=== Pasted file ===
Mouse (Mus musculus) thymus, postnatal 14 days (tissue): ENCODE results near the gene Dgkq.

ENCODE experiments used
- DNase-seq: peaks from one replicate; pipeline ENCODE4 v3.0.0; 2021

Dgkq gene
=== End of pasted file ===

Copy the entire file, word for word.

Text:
Mouse (Mus musculus) thymus, postnatal 14 days (tissue): ENCODE results near the gene Dgkq.

ENCODE experiments used
- DNase-seq: peaks from one replicate; pipeline ENCODE4 v3.0.0; 2021

Dgkq gene